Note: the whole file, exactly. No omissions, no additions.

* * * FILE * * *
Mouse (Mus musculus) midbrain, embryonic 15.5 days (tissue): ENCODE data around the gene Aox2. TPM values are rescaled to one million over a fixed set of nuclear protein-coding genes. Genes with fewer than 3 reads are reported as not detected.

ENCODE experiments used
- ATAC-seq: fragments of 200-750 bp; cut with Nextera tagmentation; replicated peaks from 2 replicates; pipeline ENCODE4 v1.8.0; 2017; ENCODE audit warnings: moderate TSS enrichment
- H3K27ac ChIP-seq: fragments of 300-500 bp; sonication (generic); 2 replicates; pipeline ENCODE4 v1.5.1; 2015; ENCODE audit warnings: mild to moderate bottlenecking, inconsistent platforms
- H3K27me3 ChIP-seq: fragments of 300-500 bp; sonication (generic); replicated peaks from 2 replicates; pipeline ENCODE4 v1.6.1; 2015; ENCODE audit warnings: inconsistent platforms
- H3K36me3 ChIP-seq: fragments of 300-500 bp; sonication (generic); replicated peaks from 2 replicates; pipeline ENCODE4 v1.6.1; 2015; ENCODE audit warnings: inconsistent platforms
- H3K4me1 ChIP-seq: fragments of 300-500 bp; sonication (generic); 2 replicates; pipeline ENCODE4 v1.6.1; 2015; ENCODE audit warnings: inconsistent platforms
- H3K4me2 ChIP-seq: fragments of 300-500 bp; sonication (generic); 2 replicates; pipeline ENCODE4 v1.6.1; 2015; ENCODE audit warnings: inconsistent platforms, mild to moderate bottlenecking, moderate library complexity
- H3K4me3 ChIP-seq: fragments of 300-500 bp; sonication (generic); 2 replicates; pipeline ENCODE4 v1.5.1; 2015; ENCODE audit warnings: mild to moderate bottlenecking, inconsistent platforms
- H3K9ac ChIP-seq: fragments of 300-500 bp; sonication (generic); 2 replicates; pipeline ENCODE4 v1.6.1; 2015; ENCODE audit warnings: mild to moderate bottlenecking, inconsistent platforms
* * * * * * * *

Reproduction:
Mouse (Mus musculus) midbrain, embryonic 15.5 days (tissue): ENCODE data around the gene Aox2. TPM values are rescaled to one million over a fixed set of nuclear protein-coding genes. Genes with fewer than 3 reads are reported as not detected.

ENCODE experiments used
- ATAC-seq: fragments of 200-750 bp; cut with Nextera tagmentation; replicated peaks from 2 replicates; pipeline ENCODE4 v1.8.0; 2017; ENCODE audit warnings: moderate TSS enrichment
- H3K27ac ChIP-seq: fragments of 300-500 bp; sonication (generic); 2 replicates; pipeline ENCODE4 v1.5.1; 2015; ENCODE audit warnings: mild to moderate bottlenecking, inconsistent platforms
- H3K27me3 ChIP-seq: fragments of 300-500 bp; sonication (generic); replicated peaks from 2 replicates; pipeline ENCODE4 v1.6.1; 2015; ENCODE audit warnings: inconsistent platforms
- H3K36me3 ChIP-seq: fragments of 300-500 bp; sonication (generic); replicated peaks from 2 replicates; pipeline ENCODE4 v1.6.1; 2015; ENCODE audit warnings: inconsistent platforms
- H3K4me1 ChIP-seq: fragments of 300-500 bp; sonication (generic); 2 replicates; pipeline ENCODE4 v1.6.1; 2015; ENCODE audit warnings: inconsistent platforms
- H3K4me2 ChIP-seq: fragments of 300-500 bp; sonication (generic); 2 replicates; pipeline ENCODE4 v1.6.1; 2015; ENCODE audit warnings: inconsistent platforms, mild to moderate bottlenecking, moderate library complexity
- H3K4me3 ChIP-seq: fragments of 300-500 bp; sonication (generic); 2 replicates; pipeline ENCODE4 v1.5.1; 2015; ENCODE audit warnings: mild to moderate bottlenecking, inconsistent platforms
- H3K9ac ChIP-seq: fragments of 300-500 bp; sonication (generic); 2 replicates; pipeline ENCODE4 v1.6.1; 2015; ENCODE audit warnings: mild to moderate bottlenecking, inconsistent platforms